More interestingly (for me at this time, anyway) is what I've learned about pregnancy hormones (an example of learning by doing?). A couple of days ago, in the span of about ten minutes, I went from tearing up at a song I heard on the radio, to thinking something else on the radio was ridiculously funny when it probably wasn't, to having to keep myself from laughing while walking from my car to my building because I was thinking of something else "hilarious." I just kept thinking that people out walking near me must have thought that I was totally insane because here I am, just smiling away at nothing. All I can say is I feel bad for my poor husband, who usually gets to experience these mood swings when they're on the not-so-funny end.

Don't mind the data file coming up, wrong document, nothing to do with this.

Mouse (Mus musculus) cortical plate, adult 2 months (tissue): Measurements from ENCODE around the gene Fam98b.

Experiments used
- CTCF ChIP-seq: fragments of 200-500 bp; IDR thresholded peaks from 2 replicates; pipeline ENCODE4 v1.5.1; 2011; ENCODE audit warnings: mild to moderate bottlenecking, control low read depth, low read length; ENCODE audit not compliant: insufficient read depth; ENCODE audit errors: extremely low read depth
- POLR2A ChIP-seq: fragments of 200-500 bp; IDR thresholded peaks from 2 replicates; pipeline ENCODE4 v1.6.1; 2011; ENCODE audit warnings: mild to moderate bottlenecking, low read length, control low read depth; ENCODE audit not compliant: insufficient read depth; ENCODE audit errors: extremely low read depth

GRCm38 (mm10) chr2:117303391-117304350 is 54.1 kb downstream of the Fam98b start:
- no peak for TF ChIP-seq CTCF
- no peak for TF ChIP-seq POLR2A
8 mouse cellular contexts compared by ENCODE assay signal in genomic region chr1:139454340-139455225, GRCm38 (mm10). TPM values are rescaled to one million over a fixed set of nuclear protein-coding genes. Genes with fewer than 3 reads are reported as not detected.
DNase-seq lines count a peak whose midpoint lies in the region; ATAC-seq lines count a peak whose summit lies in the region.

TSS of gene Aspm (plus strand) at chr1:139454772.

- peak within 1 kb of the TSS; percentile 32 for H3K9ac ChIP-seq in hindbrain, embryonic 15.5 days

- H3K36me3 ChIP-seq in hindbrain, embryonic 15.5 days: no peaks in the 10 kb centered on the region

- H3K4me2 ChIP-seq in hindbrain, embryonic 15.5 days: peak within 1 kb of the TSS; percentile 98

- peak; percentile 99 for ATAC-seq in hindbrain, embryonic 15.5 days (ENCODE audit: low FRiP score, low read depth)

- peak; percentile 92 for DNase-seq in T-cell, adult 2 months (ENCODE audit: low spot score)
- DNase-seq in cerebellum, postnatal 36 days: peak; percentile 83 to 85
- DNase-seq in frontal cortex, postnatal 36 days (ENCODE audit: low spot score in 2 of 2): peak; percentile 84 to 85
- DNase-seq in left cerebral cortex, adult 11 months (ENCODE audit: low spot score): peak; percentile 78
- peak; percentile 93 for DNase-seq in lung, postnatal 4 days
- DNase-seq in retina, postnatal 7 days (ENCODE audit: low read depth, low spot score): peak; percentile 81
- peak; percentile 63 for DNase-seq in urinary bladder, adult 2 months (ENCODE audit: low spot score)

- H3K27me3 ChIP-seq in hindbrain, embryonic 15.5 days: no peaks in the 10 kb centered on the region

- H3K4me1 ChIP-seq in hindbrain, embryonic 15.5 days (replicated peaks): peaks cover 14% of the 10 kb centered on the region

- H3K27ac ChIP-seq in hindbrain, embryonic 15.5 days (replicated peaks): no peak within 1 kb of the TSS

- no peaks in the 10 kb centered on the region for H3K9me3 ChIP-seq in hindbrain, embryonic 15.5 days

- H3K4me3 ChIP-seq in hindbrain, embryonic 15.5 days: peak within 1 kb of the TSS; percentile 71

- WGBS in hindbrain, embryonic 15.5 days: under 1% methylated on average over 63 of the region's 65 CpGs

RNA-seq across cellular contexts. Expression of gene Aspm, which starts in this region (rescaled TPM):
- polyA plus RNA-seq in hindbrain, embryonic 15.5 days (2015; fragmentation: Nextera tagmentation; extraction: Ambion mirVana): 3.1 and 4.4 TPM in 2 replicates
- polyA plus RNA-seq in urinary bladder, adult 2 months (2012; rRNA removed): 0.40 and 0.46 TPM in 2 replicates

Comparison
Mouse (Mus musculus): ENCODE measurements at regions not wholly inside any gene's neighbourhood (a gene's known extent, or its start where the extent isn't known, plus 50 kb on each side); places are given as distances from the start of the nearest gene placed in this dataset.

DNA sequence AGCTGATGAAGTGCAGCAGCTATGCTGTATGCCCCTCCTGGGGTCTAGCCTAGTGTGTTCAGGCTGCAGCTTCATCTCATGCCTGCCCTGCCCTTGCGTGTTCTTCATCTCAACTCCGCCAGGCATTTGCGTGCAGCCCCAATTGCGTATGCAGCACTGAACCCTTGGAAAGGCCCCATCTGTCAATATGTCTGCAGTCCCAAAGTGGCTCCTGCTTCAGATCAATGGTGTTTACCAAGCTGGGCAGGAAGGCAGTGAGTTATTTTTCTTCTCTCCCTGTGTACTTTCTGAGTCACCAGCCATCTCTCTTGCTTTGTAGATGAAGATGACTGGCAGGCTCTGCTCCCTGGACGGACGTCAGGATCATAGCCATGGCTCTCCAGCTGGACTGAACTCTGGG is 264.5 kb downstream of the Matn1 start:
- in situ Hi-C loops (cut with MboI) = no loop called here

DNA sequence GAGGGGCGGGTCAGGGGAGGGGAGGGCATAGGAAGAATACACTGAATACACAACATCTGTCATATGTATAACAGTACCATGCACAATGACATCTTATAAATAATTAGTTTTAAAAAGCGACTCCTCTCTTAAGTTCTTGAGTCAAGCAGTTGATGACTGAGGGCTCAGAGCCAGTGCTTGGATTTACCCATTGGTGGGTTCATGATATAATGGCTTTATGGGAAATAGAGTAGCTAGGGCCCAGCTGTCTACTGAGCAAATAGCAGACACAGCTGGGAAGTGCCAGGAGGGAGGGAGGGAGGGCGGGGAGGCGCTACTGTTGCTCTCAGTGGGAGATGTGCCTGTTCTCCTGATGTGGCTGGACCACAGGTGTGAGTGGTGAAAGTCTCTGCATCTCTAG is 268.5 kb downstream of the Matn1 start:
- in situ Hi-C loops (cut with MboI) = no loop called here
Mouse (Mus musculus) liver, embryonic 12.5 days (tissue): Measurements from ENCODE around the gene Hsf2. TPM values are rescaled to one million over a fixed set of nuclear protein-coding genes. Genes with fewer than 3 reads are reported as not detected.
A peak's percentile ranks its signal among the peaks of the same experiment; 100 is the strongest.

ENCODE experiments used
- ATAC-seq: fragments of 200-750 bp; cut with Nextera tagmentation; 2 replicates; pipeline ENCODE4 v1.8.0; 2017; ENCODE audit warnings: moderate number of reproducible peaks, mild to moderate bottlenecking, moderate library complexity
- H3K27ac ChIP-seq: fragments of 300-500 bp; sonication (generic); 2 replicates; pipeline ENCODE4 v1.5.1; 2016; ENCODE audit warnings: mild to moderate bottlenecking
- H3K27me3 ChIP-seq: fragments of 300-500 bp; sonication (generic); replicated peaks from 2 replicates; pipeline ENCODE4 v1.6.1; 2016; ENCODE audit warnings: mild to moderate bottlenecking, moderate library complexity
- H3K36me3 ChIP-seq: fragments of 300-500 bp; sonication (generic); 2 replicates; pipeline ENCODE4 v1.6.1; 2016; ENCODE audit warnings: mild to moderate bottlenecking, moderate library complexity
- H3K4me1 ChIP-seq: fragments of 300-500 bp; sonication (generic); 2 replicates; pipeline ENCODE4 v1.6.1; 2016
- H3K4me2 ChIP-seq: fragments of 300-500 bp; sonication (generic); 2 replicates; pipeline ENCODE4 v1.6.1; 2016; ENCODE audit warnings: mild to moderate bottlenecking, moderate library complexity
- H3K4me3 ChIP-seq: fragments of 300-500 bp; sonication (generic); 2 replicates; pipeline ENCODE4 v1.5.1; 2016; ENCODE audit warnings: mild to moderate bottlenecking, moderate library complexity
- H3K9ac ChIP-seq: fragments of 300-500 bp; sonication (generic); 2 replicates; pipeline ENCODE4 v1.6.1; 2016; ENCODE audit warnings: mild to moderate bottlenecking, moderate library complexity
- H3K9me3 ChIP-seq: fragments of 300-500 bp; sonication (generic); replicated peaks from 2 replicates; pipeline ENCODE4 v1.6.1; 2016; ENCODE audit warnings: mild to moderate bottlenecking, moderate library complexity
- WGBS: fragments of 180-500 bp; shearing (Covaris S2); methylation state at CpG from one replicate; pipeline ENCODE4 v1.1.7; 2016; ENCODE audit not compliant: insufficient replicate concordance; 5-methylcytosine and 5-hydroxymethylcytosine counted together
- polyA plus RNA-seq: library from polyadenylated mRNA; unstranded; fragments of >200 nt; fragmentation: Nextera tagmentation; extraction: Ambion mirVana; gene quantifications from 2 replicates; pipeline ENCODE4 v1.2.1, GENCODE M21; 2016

Finally, the best thing I learned this week is that in February (or perhaps March, if being late is hereditary) we'll be welcoming a baby girl to the family. Now I just have to get used to thinking of Baby as a she instead of as an it.